In the U.S. and elsewhere in the world, there has been a marked rise in the evangelical wing of Protestant denominations, especially those that are more exclusively evangelical, and a corresponding decline in the mainstream liberal churches. The 1950s saw a boom in the Evangelical church in America. The post – World War II prosperity experienced in the U.S. also had its effects on the church. Church buildings were erected in large numbers, and the Evangelical church’s activities grew along with this expansive physical growth. In the southern United States, the Evangelicals, represented by leaders such as Billy Graham, have experienced a notable surge displacing the caricature of the pulpit pounding country preachers of fundamentalism. The stereotypes have gradually shifted. Although the Evangelical community worldwide is diverse, the ties that bind all Evangelicals are still apparent: a “high view” of Scripture, belief in the Deity of Christ, the Trinity, salvation by grace through faith, and the bodily resurrection of Christ.
During the 19th century, several American Baptist missionaries evangelized in the northeastern parts of India. In 1876, Dr. E. W. Clark first went to live in a Naga village, four years after his Assamese helper, Godhula, baptized the first Naga converts. Rev. and Mrs. A.F. Merrill arrived in India in 1928 and worked in the southeast section of the Garo Hills. Rev. and Mrs. M.J. Chance spent most of the years between 1950 – 1956 at Golaghat working with the Naga and Garo tribes. Even today the heaviest concentrations of Christians in India continue to be in the Northeast among the Nagas, Khasis, Kukis, and Mizos.
Allow me the liberty of reproducing herewith a John Thomas’ dissertation, “Missionaries, Church and the Formation of Naga Political Identity, 1918 – 1997.” The dissertation historicizes the formation of Naga political identity. It examines the intersection of religious and national identity in the formation of the Naga self by critically evaluating missionary, colonial, and nationalist representations of Naga political identity. Thomas is critical of a particular theological perspective, produced by American and Naga Baptist missionaries that mediated this identity formation. This theological perspective is based on a particular interpretation of Christianity based on a fundamentalist variety of Evangelical Christianity that emphasizes “a historical and fundamentalist reading of the Bible; solely interested in questions of personal sin, morality and salvation; aggressively exclusive in relating with secular ideologies and other religious faiths; and yet supportive of preserving the existing status quo”. This kind of fundamentalist, evangelical understanding imposes a particular religious identity on national identity, “wherein, being an evangelical Christian increasingly becomes a pre-requisite towards being a Naga.” Therefore, this theology is limited by a narrow focus on individual salvation, which reiterates a colonial logic of “saving the savage,” thereby taming the understanding of the Naga self. As such, it is inadequate to understand the complexities of the social, political and cultural specificity of the Naga situation, Thomas argues.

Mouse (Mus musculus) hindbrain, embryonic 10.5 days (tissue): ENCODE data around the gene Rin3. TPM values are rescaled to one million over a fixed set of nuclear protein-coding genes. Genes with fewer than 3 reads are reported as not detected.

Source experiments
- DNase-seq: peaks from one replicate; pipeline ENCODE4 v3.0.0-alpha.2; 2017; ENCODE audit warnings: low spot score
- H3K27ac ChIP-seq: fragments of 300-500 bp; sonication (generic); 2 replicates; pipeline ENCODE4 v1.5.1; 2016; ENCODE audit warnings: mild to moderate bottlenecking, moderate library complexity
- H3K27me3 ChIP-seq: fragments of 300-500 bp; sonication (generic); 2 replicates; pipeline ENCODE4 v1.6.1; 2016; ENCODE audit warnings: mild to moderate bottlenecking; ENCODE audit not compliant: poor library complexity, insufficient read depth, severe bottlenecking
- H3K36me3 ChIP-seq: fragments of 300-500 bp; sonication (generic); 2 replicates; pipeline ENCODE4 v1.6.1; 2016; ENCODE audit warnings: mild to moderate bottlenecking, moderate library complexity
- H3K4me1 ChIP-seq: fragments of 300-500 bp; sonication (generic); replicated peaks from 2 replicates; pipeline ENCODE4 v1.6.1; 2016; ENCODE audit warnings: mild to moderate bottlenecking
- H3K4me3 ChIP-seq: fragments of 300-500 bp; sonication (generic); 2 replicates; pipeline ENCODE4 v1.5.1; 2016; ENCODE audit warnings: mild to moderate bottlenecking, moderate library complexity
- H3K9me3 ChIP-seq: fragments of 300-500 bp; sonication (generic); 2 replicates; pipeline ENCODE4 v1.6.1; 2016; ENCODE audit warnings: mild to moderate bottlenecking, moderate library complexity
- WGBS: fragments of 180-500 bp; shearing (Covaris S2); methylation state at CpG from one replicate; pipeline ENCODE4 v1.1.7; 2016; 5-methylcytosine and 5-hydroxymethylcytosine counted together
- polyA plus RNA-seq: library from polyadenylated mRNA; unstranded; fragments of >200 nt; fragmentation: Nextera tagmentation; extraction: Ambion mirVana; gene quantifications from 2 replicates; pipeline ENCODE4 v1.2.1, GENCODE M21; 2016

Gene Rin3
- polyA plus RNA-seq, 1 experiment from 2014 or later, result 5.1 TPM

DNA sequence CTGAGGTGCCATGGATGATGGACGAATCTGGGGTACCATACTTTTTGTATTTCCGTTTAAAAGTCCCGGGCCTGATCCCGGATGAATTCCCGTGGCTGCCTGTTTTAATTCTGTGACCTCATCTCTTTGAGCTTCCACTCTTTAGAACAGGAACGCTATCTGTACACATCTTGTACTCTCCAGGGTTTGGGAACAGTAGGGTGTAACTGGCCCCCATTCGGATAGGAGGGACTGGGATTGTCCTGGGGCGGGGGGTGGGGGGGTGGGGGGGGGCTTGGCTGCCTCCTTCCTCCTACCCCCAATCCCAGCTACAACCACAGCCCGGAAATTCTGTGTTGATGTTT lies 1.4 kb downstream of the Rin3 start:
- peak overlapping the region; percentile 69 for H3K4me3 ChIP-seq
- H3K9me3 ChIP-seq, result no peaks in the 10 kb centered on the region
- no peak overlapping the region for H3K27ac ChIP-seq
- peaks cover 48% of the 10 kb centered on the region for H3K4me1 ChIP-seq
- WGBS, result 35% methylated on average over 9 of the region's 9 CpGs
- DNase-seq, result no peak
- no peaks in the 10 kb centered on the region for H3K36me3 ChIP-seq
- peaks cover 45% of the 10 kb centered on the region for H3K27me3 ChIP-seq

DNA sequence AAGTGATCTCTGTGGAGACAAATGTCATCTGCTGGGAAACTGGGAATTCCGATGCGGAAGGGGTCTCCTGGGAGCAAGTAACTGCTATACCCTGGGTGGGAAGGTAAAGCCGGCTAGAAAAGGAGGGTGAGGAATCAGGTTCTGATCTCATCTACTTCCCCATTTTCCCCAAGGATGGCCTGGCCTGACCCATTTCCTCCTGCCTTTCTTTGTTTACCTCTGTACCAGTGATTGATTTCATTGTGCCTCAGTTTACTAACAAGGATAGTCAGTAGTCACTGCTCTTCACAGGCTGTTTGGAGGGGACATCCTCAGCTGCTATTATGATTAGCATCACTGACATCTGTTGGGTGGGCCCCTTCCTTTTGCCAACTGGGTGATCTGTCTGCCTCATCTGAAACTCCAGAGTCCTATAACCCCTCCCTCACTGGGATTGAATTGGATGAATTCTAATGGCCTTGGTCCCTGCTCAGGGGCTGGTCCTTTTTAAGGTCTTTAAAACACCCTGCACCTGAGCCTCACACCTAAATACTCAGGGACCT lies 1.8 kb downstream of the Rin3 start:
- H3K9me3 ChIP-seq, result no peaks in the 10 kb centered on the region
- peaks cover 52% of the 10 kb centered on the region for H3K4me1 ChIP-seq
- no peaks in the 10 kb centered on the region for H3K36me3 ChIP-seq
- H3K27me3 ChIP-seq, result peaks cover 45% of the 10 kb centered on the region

Even though American and British missionaries entered Assam in the 1820s and the 1830s, they could not make much headway in converting the “tribes” inhabiting the hills surrounding the Assam valley. They faced stiff resistance from the Nagas until the 1870s when they made some gains. Missionaries entered Assam as conduits of colonialism and were in collaboration with the British in “pacifying and controlling the tribes.” Of course, the primary motive for missionaries was the desire to evangelize the regions beyond Burma, into China and Central Asia. The British annexed this region primarily to consolidate their control of the frontier region that separated the British Indian empire from Burma. “The Making of a Christian Civilization,” describes the expansion of American Baptist missionary activity through mission fields, schools, and preaching tours. These activities were initially challenged by the Nagas as it devalued their customary cultural and ceremonial practices and, instead, preached a particular theology of salvation through Christ alone that also celebrated the exceptionalism of white Christian America. Eventually when the missionaries were able to gain some followers, it created rifts between converts and non-converts in the villages. However, conversion to Christianity was quite slow, with only twenty percent of the population converting until the 1940s. Here, Thomas deftly demonstrates the everyday workings of power that mediated the missionary civilizing mission.
Resistance to conversion was also followed by attempts from within the Naga community to reform certain customary and cultural practices to keep up with the changes introduced by colonialism. One such movement was the political and cultural movement initiated by Jadonang and Gaidinliu in the 1920s and 30s. This anti-colonial movement, with its own vision of an alternative modernity, first articulated the notion of a Naga Raj that would unite all Naga tribes and declare independence from both colonial rule and rulers from the plains. This period also saw the formation of another group, the Naga Club, formed by men educated in mission schools who articulated a modern vision of a Naga national identity different from the one envisaged by Jadonang and Gaidinliu.